“So, when I inspect a company, if I see an obvious violation of FDA regulations… well, line-check the entire production. Guaranteed you’re going to arrive at a technical error. They didn’t read the regulations. Guaranteed you’d run into a problem. Sometimes it would threaten to just destroy the whole process. Something like, literally, life-threatening.”

Companies that provide public service should continuously improve to produce safer products and comply with healthcare regulations. I believe the two main ways to accomplish this are improved quality systems and an inclusive corporate culture focused on increasing patient safety.

What Next?

Brown M&M’s are not a problem, they a symptom. They can also be a cure: Use the concept of Brown M&M’s to evaluate the effectiveness of your quality system and make improvements.

Recognize that an effective organization needs an inclusive environment, where diverse people in different departments all have a voice in patient safety, work policies, and work-life balance. Exceptional leadership creates that environment.

Create a culture where everyone understands their role in patient safety. Everyone should know that their primary job is protecting patient safety, and everyone should feel empowered to voice concerns and offer solutions.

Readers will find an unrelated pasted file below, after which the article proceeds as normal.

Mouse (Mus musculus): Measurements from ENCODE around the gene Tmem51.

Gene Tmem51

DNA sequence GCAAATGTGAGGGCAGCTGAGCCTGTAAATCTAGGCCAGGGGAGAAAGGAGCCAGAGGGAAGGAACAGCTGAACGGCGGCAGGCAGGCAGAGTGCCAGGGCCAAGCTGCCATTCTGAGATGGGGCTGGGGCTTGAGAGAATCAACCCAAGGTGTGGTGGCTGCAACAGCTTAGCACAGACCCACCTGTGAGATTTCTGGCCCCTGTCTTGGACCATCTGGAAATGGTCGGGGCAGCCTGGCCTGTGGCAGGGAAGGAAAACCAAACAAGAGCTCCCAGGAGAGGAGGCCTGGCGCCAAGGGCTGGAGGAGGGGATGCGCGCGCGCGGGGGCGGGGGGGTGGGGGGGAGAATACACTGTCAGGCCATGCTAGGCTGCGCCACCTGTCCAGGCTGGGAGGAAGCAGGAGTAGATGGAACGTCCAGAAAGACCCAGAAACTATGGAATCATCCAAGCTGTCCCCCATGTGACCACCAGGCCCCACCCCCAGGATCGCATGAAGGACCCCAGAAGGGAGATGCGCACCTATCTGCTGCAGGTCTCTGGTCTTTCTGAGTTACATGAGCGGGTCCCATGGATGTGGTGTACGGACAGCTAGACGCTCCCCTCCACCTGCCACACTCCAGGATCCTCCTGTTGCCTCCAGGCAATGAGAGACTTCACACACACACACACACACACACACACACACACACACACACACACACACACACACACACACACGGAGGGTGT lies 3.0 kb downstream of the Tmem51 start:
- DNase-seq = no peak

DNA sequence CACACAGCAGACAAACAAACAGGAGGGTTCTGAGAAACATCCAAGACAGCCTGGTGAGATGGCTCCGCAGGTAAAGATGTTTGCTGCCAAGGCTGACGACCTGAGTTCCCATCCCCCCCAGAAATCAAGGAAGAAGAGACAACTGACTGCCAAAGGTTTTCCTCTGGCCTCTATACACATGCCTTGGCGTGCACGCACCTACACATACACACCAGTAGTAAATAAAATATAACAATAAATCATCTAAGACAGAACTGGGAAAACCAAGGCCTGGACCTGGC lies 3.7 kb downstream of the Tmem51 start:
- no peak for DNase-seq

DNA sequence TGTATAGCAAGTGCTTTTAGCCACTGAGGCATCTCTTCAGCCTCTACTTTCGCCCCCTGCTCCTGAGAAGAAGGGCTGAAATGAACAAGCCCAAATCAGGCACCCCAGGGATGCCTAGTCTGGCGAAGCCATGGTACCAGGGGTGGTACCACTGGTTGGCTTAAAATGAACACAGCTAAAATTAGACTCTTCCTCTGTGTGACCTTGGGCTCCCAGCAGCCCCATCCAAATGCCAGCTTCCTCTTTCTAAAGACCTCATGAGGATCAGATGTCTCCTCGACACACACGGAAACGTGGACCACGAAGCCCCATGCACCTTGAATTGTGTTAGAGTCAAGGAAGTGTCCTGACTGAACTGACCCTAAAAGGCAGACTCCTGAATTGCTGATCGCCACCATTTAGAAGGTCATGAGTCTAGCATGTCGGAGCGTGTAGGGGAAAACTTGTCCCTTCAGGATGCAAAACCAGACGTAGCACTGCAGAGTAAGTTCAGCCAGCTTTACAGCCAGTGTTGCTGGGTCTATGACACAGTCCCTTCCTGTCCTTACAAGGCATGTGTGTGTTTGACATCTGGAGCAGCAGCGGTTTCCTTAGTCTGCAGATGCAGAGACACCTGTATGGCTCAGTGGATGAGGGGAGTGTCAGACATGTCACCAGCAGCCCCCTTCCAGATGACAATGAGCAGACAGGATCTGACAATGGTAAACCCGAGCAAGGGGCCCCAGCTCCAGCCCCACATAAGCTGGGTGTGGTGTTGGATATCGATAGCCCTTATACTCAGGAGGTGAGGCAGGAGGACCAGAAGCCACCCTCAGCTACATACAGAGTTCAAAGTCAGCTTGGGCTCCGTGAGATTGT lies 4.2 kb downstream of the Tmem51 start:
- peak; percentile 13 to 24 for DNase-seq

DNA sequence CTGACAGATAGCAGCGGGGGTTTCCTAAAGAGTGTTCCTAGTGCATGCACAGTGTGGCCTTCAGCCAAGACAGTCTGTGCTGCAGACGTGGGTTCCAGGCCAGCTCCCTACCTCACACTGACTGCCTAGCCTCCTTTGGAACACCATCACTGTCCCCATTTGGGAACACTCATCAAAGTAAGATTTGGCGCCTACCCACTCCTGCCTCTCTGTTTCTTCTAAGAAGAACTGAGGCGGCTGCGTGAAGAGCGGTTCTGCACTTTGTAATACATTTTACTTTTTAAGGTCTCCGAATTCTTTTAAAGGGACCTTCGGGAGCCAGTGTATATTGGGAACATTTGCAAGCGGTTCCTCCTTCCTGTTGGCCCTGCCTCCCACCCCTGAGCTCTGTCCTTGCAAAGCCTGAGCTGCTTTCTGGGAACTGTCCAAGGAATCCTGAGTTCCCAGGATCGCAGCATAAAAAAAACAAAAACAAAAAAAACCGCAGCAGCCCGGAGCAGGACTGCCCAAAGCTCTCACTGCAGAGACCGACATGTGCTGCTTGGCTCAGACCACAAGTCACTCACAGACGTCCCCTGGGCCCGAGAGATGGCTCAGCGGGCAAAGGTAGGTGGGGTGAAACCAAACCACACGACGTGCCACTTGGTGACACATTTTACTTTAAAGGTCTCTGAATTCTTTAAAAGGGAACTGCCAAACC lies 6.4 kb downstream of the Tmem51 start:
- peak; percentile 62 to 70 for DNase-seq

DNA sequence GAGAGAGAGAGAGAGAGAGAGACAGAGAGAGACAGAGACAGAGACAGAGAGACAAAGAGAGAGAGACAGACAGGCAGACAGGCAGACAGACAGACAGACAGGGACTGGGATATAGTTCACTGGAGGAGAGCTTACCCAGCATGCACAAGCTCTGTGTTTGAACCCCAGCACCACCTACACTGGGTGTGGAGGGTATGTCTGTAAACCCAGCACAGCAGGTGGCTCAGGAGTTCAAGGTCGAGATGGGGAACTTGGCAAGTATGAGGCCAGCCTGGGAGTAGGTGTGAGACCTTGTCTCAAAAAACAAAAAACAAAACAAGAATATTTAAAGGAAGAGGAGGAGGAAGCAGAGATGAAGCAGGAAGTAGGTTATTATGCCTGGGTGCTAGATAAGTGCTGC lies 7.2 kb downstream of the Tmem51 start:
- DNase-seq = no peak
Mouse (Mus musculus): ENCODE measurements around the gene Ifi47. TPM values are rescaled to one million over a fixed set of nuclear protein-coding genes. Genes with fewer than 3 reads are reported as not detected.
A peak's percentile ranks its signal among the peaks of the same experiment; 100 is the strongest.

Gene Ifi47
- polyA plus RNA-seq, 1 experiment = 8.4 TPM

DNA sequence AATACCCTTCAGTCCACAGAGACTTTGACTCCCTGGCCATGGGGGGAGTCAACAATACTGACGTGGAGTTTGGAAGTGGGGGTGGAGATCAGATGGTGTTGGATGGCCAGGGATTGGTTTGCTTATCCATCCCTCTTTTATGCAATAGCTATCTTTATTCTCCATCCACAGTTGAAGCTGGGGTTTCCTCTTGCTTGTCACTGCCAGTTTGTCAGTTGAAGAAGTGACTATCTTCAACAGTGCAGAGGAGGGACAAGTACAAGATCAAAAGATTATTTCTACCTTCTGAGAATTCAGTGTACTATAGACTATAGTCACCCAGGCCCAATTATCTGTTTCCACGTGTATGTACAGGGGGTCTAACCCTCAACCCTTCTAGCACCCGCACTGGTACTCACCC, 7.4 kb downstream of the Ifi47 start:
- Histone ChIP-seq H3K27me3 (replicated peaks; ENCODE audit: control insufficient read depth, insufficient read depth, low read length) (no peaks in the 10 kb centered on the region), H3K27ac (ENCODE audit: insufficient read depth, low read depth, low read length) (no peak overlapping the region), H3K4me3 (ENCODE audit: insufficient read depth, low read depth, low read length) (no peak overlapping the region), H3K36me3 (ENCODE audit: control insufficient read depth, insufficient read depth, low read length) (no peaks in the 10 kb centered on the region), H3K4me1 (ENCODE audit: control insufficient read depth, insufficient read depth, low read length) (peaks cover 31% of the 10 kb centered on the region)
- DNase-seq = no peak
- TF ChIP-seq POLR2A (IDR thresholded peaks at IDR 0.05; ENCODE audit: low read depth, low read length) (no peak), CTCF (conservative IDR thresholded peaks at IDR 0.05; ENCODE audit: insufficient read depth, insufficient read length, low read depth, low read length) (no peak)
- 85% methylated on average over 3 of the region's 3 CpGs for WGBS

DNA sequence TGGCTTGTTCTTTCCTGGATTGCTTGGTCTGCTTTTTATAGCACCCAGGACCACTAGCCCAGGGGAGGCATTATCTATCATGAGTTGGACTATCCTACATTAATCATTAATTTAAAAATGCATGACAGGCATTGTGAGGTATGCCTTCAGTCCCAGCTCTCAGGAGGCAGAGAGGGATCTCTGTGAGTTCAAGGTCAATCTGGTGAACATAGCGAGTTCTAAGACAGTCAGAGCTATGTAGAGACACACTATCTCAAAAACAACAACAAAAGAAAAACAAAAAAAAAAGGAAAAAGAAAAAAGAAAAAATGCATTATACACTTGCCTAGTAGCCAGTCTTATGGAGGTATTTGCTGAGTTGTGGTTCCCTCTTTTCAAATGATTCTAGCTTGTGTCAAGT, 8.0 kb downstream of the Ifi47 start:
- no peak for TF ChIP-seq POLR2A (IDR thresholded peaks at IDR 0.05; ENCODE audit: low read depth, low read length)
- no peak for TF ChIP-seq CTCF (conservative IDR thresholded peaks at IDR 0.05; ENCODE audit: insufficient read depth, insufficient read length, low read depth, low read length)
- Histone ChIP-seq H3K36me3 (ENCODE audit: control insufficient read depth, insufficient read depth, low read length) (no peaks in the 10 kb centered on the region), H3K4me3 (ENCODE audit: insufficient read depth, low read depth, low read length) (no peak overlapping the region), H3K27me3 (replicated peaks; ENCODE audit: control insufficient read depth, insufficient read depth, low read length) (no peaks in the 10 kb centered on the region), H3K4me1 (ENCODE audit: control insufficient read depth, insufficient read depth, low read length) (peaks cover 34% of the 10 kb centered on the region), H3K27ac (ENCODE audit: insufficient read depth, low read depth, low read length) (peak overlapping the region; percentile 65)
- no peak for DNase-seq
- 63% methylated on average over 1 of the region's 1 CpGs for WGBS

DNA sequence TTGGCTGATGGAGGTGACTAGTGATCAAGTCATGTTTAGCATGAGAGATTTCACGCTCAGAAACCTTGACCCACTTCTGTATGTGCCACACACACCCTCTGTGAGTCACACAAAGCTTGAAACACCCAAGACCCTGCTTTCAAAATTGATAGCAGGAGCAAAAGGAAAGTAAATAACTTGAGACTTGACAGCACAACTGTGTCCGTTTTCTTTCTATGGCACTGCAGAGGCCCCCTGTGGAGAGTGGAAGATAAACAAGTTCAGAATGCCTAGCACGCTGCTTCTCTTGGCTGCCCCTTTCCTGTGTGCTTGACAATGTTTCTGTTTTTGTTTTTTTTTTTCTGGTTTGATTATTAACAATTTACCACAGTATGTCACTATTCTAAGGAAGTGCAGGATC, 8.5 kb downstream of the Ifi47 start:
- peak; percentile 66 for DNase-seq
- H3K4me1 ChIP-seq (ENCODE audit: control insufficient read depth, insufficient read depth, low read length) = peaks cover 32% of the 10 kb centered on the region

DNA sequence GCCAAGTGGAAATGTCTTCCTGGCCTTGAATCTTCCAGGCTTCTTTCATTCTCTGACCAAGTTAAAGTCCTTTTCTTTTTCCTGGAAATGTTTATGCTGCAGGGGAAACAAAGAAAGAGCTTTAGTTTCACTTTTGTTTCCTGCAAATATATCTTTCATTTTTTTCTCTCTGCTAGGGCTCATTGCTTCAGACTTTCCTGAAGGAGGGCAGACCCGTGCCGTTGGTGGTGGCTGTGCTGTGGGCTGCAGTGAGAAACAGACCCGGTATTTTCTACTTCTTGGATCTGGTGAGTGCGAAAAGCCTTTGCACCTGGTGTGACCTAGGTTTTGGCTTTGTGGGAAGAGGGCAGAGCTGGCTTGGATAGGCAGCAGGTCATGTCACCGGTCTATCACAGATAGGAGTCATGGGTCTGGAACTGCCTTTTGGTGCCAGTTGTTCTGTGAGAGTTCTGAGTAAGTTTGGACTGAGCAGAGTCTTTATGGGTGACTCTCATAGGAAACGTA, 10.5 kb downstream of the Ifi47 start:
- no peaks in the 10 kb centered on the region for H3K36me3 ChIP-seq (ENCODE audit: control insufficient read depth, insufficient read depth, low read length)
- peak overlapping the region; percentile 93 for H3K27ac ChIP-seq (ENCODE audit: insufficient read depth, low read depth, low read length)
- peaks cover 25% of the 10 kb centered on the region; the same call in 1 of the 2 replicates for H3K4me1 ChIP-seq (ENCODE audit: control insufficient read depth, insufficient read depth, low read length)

International healthcare regulations require that senior management continuously improves the knowledge of employees through training. Use that. Hire trainers or consultants to increase team awareness. Perform internal audits, and hire external auditors that aren’t biased from existing policies.

Ensure your company’s Quality System complies with the FDA  and ISO 13485. which require that senior managers make quality assurance their core responsibility. Continuously improve your quality system by making it a closed-loop process focused on reducing risk to patients.

Use the concept of brown M&M’s to audit your suppliers and subcontractors. If a critical supplier allows simple mistakes they may not follow complex requirements, adding risk to your customers. As David Lee Roth said, “Something like, literally, life-threatening.”

Recognize that your elected officials oversee healthcare safety, quality, and cost, including laws for diversity in workplaces and corporations. Become involved. The International Medical Device Regulators Forum is a good start for healthcare professionals, and anyone can write their congressman or senator to express opinions that are hopefully supported by facts.

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Continuously Learn

Regulations & Standards:
  • FDA 21 CFR 820, the United States quality regulations
  • ISO 13485, the international standard for quality systems
  • MDSAP, the multi-country audit model for quality systems
Consulting & training:

  • Oriel STAT-A-MATRIX , an international management consultancy (I consult with Oriel)
  • Qunique, a boutique Swiss quality and regulatory consultancy
  • Me (Jason 🙂

About me:

I’m a child of the 80’s, as my high-school homecoming photo shows:

I make wiser choices today than I did in the 80’s, especially with haircuts, and I help companies have fun and efficient companies that make wise choices towards safer, healthier products for all of society.